Royal Passion: Palm Sunday (Luke 22:63–71)

2017.04.09 Royal Passion Luke 22 63-71.key

Jesus came as a king but did not come like as expected. On Palm Sunday (this Sunday) we remember how, he rode into Jerusalem on a donkey not a war horse. He was born in stable not a palace, lived with rejection not acclamation, and was crowned with thorns not gold. In Luke 22:63–71, Jesus comes as a prophet, king and priest, but he is blindfolded, rejected and ignored by the people. How will we respond to Jesus this Palm Sunday?  This passage presents three questions that demand our response.

First, will we repent before the blindfolded Prophet (Luke 22:63–65)? Jesus is mocked, beaten, blindfolded, and they ask him repeatedly, “Prophesy! Who is it that struck you?” (22:64). Ironically Jesus fulfills prophesies of his mocking (Luke 18:32; 22:63), denial (22:34, 54–60), killing (9:22; 23:46), and rise again (9:22; 24:1–12).  Those in Jerusalem treat Jesus as Jerusalem has always treated prophets, “the city that kills the prophets and stones that are sent to it” (23:34). Prophets expose our sin, so we either repent at the exposure of our sin or kill the one who exposes our sin. What will our response to the Prophet be?

Second, we not only are to repent before the blindfolded Prophet, but will we believe in the King on trial (Luke 22:66–68)? Jesus stands as a King on trial. They demand to know, “If you re the Christ, tell us.” Christ is a political title for an anointed One, a King who save them from the Roman power of Caesar. Yet if he was truly a Christ, they “will not believe” (22:67). How will we respond to this King on trial? Do we believe?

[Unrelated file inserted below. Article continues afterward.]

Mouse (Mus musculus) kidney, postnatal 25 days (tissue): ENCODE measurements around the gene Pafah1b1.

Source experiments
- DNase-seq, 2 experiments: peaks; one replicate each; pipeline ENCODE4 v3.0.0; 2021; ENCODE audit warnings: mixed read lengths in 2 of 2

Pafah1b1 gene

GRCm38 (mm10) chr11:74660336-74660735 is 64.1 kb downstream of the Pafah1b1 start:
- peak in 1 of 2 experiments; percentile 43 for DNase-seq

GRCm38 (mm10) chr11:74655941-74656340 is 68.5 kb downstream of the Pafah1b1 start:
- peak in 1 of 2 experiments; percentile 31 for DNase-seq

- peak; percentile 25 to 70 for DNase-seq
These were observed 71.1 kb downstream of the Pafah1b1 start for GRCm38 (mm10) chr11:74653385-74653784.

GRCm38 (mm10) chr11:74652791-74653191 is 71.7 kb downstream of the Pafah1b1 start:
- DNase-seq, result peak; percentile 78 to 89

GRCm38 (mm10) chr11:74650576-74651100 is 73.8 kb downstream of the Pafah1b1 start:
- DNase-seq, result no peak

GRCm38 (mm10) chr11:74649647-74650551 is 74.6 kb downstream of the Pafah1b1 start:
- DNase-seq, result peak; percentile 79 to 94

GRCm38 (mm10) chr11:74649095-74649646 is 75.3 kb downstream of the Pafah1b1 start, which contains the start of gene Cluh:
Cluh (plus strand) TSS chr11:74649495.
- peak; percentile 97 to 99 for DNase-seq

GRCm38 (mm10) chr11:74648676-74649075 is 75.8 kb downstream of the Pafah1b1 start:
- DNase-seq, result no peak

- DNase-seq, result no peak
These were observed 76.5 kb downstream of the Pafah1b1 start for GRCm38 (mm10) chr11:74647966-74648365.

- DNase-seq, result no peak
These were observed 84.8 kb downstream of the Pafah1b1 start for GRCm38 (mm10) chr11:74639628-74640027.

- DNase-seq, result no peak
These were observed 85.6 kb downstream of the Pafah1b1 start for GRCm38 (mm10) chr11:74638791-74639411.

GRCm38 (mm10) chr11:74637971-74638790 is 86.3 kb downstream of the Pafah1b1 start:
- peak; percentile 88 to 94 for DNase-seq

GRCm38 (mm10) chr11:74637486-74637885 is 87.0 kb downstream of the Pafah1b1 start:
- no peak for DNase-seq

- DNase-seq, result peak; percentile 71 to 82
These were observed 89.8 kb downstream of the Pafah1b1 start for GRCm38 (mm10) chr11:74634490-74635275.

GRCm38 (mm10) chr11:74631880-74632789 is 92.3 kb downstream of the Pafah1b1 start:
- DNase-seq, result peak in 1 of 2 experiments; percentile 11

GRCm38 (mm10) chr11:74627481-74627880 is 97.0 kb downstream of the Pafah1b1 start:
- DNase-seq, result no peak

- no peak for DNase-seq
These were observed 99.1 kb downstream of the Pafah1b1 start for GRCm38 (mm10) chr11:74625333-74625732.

Finally, we not only repent before the blindfolded Prophet and believe in the King on trial, but will we receive from the ignored Priest (Luke 22:69–71). Jesus identifies himself with the Son of Man seated at the right hand of the power of God.  As a priest, he is seated at the right hand of God’s throne to offer both gifts and sacrifices (cf. Heb 7:26–8:3).  Yet those who listen movingly deride him, asking him if he is the Son of God, and Jesus simply responds, “You say that I am” (22:70). They confess with their words but reject him with their actions.  However will we receive from Jesus as our priest?  He remains at the right hand of the Father to give gifts, but we often confess him with our lips but fail to receive from him as our Priest.

As Palm Sunday, we consider the blindfolded Prophet, the rejected King and ignored Priest.  May we repent before Jesus as Prophet, believe in Jesus as our King and receive from Him as our great High Priest. May we receive all that Jesus has come to give to us.

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